Thanks to a new law increasing the powers of emergency managers appointed to reform the finances of fiscally failed cities and school districts, the city of Pontiac is now in the midst of a fiscal policy revolution. With the exception of Detroit, there may be few Michigan cities in greater need of a financial makeover.

In fact, Pontiac’s situation became so bad that at one point that the Mackinac Center published an entire issue of its Michigan Privatization Report dedicated to identifying and offering solutions for its worst problems. Many of these and other reforms are now are being implemented by Emergency Manager Lou Schimmel.

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Among Schimmel’s most startling accomplishments so far — and evidence of how out-of-control the situation had become — has been consolidating the number of city employee and retiree health and other insurance plans from more than 70 to around six (depending on how one counts them). Annual savings could approach $5 million.

In particular, the city now has just two health insurance plans. The first is for active employees and retirees who are not yet age 65 (and so are not covered by Medicare). The second is for retirees who are eligible for Medicare. Both plans cover basic dental care but not vision or optical, and employees may buy more comprehensive coverage at their own expense.

The city also provides life insurance for 25 different classes of active and retired Pontiac employees. A “class” is a group of individuals with similar benefits who were entered into a plan at the same time. Schimmel is trying to reduce the number of these to about six classes.

The most controversial power the new law gave to emergency managers — and arguably one that makes this reform so effective — is the authority to nullify unsustainable and unaffordable employee union contracts. Schimmel has walked softly and only used this big stick once, for a contract covering non-uniform police and fire dispatchers. He also received permission from the state to modify unaffordable retiree health care benefits, which are exceedingly rare in the private sector.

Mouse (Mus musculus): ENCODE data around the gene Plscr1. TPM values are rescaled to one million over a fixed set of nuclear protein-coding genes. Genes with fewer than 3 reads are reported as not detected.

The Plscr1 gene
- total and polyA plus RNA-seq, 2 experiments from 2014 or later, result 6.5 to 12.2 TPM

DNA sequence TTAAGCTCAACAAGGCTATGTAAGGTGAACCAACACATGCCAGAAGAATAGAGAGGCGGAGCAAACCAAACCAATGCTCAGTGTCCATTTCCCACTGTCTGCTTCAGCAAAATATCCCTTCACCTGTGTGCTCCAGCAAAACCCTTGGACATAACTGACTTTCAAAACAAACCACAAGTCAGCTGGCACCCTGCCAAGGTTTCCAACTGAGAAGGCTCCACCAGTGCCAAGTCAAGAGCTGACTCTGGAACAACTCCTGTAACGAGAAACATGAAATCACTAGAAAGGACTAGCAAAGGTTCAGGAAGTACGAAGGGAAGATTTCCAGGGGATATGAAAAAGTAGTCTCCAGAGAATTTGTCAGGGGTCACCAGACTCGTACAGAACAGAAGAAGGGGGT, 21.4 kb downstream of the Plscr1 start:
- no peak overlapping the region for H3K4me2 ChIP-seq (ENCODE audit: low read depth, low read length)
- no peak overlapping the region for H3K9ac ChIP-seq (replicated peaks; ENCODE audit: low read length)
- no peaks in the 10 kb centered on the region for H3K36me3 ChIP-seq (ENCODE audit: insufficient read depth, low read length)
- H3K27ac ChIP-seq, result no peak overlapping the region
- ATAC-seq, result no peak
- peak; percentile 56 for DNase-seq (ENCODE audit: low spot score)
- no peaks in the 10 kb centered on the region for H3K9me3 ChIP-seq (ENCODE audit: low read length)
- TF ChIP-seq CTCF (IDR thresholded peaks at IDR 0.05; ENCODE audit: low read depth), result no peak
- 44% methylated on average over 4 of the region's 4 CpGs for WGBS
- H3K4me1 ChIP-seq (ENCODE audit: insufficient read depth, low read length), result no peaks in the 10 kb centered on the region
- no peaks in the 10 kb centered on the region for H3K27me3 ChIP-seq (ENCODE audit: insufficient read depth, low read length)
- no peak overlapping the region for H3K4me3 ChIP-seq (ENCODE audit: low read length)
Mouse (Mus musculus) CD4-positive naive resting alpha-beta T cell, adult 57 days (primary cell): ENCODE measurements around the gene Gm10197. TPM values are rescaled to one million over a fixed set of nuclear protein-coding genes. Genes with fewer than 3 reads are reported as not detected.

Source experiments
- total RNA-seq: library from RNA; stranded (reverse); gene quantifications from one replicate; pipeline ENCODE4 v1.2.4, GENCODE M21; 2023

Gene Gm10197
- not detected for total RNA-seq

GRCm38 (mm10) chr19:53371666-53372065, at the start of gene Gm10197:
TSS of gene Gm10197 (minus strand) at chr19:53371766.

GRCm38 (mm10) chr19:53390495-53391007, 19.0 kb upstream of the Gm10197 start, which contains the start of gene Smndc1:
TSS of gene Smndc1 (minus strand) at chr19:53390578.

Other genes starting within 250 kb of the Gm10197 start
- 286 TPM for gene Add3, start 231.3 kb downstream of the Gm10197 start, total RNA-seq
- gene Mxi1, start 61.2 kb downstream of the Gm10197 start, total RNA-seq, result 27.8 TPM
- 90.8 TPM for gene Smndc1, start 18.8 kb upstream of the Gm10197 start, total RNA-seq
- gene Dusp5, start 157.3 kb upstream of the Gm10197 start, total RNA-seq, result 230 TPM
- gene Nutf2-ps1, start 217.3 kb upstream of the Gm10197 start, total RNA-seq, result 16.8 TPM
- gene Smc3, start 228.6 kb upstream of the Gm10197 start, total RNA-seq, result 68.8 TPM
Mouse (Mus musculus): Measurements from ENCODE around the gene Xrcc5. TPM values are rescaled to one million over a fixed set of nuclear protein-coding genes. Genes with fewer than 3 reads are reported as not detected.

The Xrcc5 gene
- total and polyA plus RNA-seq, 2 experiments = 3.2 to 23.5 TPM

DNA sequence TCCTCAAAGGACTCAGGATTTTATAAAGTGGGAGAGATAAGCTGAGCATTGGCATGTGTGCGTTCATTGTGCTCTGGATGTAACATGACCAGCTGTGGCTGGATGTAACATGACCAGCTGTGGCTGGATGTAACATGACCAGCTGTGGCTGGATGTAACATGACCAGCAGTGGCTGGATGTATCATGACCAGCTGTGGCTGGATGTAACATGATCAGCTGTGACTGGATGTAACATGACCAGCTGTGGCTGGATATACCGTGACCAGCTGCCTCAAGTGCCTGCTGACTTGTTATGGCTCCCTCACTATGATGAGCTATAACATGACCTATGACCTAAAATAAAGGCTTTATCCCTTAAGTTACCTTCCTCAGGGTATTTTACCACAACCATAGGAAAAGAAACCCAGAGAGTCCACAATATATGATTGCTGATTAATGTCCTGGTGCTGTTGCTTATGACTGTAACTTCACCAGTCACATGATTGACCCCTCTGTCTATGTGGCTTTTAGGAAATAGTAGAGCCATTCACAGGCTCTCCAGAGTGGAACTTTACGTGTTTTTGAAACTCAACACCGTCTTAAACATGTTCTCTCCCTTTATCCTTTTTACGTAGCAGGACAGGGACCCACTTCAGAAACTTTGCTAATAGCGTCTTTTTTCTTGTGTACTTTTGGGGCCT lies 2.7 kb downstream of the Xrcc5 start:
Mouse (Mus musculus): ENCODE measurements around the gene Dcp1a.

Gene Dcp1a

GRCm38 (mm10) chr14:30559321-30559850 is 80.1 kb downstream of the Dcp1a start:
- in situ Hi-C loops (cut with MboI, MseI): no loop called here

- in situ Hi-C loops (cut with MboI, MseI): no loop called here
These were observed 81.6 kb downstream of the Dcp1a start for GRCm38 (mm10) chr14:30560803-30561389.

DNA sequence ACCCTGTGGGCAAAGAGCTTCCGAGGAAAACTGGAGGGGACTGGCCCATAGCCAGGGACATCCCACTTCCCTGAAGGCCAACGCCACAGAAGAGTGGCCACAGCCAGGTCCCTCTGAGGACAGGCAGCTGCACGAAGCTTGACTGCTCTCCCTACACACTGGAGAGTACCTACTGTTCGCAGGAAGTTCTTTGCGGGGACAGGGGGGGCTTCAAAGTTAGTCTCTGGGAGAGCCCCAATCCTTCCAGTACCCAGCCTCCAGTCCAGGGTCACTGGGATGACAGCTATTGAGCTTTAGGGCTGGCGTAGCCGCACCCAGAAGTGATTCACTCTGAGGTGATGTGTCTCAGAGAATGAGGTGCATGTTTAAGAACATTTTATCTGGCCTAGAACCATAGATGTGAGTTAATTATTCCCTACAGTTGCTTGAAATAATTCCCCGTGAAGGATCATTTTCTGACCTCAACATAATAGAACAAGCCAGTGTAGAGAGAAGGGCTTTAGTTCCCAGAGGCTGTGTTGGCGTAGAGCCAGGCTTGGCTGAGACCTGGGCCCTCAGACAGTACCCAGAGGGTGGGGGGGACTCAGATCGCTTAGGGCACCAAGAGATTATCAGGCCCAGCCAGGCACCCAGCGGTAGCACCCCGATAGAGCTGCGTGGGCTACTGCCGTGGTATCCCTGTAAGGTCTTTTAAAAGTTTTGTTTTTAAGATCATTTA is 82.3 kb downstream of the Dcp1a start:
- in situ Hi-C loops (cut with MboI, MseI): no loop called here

In contrast, Schimmel successfully negotiated affordable contracts with all remaining unions, which were probably more inclined to reason because of the expanded emergency manager powers. Among the new provisions, active and retired city employees now have to pay higher health insurance deductibles and co-pays for prescription drugs.

Schimmel is also saving Pontiac taxpayers big bucks with a number of innovative service consolidations and asset sales, including:

  • Contracted with neighboring Waterford Township for fire services. Estimated savings: $3 million annually.
  • Is in the process of selling eight city parking lots, which may bring in as much as $850,000. 
  • Leased city cemeteries to Detroit Memorial Park. Savings: $250,000 annually.
  • Seeking to sell the city’s municipal golf course. Details of an appraisal have not yet been released.
  • May sell up to 400 vacant lots the city owns, for as little as $300 to neighboring property owners (who have strong incentives to maintain the properties).
  • Put the city’s Strand Theatre up for sale. More than one party is interested in the building. No financial information is available at this time.
  • Integrated a new financial software package to improve previously inadequate record keeping and reporting. (The city had been using four different programs and vendors, with none capable of communicating with the others.)
  • For all the controversy surrounding the new emergency manager law, it has only been triggered in a tiny handful of different cities and school districts, all of which were fiscal basket cases for whom the only alternative may have been federal bankruptcy court (or massive state-taxpayer bailouts, for which Michigan residents have no taste whatsoever).

    The fiscal makeover now underway Pontiac demonstrates that the new law is just what the doctor ordered.

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